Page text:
Month in Review: Icy waters and carp fatigue

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At the end of each month, Current State  check in with Great Lakes commentator and journalist Gary Wilson for updates on environmental stories from around the basin. For this Great Lakes Month in Review, Gary focuses on ice cover and Asian carp fatigue.

Wilson last spoke with Current State after the Army Corps’ study on Asian carp in the Great Lakes was released. Wilson says that carp fatigue has set in, meaning that Asian carp reports are in the news so frequently that people tend to tune it out.

Current State logoGreat Lakes Month in Review: Ice cover, Asian carp and Federal funding by Great Lakes Echo

3 thoughts on “Month in Review: Icy waters and carp fatigue

  1. Yes the Asian carp reports are in the news so frequently that people tend to tune it out. The people are also concerned the Asian carp will be in Lake Michigan long before the USACE and Wash-DC will ever get Tea Party support for any funding to act.

  2. we must not stop the fight of asian carp!! im 59 yrs old and have been fishing the great lakes since i was 5 i would hate totell my childern and grandchildern that because of politcs we will never be abel to catch anything but carp for the rest of there lives!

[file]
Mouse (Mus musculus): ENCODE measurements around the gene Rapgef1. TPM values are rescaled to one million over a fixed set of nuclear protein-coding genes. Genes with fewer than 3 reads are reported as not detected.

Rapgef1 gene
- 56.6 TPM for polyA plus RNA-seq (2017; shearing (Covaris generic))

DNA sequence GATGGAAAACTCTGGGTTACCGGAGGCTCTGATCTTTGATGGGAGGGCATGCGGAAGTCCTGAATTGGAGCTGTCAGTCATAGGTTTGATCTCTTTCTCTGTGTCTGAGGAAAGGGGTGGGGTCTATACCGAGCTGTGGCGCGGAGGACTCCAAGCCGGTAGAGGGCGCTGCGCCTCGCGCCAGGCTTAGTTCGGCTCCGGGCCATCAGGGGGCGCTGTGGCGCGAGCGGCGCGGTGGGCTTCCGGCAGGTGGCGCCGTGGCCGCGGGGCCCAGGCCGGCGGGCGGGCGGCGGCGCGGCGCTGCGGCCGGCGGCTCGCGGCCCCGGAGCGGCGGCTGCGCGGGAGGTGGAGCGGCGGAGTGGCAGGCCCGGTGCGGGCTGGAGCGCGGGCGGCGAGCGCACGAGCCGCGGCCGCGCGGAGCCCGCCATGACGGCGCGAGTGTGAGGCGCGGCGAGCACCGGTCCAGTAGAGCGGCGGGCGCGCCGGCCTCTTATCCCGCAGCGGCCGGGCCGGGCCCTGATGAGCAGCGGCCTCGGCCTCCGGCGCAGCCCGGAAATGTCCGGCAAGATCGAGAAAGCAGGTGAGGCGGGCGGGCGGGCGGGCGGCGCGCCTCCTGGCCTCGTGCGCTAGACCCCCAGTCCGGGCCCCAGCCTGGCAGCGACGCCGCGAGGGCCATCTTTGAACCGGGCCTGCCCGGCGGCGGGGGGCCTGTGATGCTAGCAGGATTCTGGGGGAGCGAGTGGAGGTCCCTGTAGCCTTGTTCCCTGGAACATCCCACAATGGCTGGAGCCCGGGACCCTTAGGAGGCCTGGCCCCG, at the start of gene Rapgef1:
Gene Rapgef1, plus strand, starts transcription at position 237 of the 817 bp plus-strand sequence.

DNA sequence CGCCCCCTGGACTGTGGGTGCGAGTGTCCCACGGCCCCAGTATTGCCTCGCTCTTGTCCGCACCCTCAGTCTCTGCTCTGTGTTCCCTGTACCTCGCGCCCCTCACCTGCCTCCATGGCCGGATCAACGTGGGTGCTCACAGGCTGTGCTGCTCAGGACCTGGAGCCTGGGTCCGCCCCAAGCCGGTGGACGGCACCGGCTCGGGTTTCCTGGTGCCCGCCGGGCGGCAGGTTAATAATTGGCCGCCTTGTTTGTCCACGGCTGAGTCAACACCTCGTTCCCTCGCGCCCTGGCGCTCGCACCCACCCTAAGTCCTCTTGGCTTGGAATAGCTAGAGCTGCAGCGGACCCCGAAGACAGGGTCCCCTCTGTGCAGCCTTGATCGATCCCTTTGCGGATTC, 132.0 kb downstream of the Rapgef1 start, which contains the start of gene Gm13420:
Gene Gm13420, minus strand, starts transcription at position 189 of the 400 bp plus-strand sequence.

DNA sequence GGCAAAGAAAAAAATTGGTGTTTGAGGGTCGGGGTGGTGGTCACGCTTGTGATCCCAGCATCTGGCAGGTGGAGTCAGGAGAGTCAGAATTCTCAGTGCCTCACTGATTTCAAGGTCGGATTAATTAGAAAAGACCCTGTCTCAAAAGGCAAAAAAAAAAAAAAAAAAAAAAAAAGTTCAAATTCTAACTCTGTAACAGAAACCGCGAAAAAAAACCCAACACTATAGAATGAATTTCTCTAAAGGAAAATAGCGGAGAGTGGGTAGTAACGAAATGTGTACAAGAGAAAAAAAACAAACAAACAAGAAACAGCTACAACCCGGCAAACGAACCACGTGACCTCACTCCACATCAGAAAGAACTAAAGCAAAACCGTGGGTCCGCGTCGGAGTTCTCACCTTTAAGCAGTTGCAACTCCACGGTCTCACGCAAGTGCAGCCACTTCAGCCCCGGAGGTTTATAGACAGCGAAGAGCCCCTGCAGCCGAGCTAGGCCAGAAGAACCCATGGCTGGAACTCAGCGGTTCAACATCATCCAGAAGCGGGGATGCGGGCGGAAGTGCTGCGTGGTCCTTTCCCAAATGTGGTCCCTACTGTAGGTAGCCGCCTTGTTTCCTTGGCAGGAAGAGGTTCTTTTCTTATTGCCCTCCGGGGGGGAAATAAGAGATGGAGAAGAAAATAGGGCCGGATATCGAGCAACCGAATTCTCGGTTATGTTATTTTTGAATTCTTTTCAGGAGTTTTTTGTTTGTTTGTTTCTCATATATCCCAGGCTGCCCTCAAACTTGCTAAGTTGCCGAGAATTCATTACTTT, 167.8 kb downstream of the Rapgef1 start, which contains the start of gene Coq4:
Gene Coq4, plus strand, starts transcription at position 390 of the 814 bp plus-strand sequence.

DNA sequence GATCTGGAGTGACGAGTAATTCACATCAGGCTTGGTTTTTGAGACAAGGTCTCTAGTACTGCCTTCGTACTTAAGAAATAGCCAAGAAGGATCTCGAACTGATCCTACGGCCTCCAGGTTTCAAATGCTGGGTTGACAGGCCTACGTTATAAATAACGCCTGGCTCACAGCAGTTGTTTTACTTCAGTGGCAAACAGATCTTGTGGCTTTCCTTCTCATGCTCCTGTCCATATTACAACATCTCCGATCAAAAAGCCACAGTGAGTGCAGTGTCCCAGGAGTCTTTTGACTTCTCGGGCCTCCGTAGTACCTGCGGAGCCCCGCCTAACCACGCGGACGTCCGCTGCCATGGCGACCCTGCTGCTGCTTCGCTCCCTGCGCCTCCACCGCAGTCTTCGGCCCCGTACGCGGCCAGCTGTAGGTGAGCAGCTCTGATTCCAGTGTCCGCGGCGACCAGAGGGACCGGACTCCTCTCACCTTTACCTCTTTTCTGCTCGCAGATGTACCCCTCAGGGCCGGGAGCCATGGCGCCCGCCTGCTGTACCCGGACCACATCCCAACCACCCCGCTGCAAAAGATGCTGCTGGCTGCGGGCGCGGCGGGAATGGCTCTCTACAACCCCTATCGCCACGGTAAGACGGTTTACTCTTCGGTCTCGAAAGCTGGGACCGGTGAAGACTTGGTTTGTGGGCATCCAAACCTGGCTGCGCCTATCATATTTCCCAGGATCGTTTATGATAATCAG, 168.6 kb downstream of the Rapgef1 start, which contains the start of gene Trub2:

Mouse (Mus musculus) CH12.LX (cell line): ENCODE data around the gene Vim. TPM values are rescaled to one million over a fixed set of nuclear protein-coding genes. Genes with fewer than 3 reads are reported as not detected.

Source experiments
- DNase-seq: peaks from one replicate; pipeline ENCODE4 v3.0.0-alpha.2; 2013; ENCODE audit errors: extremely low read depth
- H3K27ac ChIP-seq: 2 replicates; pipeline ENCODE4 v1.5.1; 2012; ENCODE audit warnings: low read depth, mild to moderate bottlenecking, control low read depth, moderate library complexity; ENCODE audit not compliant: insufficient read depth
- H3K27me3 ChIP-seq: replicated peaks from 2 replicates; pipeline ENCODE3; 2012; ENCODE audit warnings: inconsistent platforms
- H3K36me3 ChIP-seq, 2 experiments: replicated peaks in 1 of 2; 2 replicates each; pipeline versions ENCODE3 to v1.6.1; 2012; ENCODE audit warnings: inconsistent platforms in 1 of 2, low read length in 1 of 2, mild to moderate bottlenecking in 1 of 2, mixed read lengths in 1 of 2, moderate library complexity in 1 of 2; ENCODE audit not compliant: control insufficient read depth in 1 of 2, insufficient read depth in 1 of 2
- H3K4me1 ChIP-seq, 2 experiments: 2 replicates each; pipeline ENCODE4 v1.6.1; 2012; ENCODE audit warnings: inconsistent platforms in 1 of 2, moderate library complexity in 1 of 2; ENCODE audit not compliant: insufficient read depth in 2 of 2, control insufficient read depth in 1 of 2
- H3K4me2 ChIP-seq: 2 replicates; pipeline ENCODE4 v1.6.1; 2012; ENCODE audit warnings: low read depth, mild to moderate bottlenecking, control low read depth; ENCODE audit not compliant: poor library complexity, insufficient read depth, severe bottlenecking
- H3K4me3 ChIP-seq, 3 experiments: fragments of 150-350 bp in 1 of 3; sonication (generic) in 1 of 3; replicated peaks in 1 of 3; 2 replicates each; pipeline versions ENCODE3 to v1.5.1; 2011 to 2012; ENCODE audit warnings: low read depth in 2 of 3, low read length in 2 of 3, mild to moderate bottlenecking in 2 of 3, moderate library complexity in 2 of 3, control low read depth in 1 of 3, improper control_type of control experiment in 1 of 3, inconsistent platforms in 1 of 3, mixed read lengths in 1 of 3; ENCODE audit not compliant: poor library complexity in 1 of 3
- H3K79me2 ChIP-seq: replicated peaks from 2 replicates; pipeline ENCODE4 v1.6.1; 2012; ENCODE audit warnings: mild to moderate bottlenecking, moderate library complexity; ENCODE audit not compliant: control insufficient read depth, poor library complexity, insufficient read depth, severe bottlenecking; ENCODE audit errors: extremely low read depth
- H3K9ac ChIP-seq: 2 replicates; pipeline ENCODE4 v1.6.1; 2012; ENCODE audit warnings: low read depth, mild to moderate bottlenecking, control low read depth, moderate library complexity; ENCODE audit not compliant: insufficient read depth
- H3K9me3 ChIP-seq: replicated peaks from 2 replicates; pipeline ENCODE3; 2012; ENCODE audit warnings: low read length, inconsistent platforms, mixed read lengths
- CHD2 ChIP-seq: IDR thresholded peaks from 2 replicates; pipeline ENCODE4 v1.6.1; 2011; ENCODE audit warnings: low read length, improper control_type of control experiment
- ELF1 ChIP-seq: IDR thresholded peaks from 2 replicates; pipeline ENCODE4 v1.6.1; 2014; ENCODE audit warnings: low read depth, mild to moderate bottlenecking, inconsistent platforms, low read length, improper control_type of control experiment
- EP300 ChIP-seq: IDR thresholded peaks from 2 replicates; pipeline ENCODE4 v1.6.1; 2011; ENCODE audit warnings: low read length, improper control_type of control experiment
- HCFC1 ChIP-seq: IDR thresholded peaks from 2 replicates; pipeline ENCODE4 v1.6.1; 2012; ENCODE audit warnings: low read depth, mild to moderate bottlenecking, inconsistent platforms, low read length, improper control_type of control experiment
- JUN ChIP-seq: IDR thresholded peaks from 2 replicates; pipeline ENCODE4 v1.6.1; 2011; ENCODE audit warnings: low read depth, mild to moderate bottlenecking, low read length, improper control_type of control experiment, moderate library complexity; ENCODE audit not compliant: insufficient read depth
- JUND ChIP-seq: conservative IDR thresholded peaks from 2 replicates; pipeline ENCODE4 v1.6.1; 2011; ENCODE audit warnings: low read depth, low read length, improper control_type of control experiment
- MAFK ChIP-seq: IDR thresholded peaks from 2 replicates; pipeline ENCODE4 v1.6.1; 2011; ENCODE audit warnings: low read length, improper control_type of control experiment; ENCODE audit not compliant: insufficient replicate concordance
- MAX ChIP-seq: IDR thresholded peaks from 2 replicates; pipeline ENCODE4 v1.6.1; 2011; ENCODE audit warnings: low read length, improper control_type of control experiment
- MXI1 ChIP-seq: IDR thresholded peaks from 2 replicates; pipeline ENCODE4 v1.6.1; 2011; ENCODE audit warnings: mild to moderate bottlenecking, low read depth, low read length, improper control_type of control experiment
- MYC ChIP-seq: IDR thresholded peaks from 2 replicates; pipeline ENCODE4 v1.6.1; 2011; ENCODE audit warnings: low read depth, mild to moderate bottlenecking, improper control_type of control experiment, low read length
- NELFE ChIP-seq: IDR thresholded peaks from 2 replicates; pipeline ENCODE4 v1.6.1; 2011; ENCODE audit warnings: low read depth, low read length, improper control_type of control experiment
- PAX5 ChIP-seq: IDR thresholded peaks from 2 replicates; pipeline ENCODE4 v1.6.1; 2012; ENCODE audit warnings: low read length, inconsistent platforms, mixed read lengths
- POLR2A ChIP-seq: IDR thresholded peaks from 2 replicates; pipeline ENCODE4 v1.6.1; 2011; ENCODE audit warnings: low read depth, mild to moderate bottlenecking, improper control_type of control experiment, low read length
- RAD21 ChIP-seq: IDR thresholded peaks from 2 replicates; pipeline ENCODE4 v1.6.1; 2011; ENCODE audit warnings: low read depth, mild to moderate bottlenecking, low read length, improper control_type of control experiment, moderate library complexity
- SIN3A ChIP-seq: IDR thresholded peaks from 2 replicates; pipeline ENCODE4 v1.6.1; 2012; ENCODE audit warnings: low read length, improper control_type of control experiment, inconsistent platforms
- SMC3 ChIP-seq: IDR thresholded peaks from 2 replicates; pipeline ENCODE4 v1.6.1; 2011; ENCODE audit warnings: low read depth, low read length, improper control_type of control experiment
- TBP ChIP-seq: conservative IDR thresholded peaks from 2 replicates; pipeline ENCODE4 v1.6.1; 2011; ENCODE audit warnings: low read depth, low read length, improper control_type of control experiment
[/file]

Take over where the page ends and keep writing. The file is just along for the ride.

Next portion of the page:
3. Gary —

    The “carp fatigue” that you correctly describe can only be described as a PR victory for the Army Corps and other federal and state agencies who have downplayed the issue in favor of maintaining the status quo. This was clearly the plan all along, at least in some parts of the “federal family”: deny that current efforts like the electric barrier are not working, claim that lengthy and expensive studies are needed before any long-term solutions can be discussed, and then base the study on outrageously conservative assumptions that jack up the price tag associated with any real solutions to the problem.

    The most disappointing part of this to me is the lack of vision shown by officials and businesses in Illinois and Northwest Indiana. Any plan to separate the Chicago waterways from Lake Michigan would require investments in water and transportation infrastructure that the Chicago region needs anyway for its long-term economic health. What’s been missing is a genuine attempt to move beyond the rhetoric and bring all of the affected parties together to talk about a real solution. (“Stakeholder” meetings attended only by paid lobbyists don’t count.) This kind of process is something that the Federal Government could have and should have convened a long time ago, instead of approaching this as a PR and political problem as opposed to a real one.


    Thom Cmar

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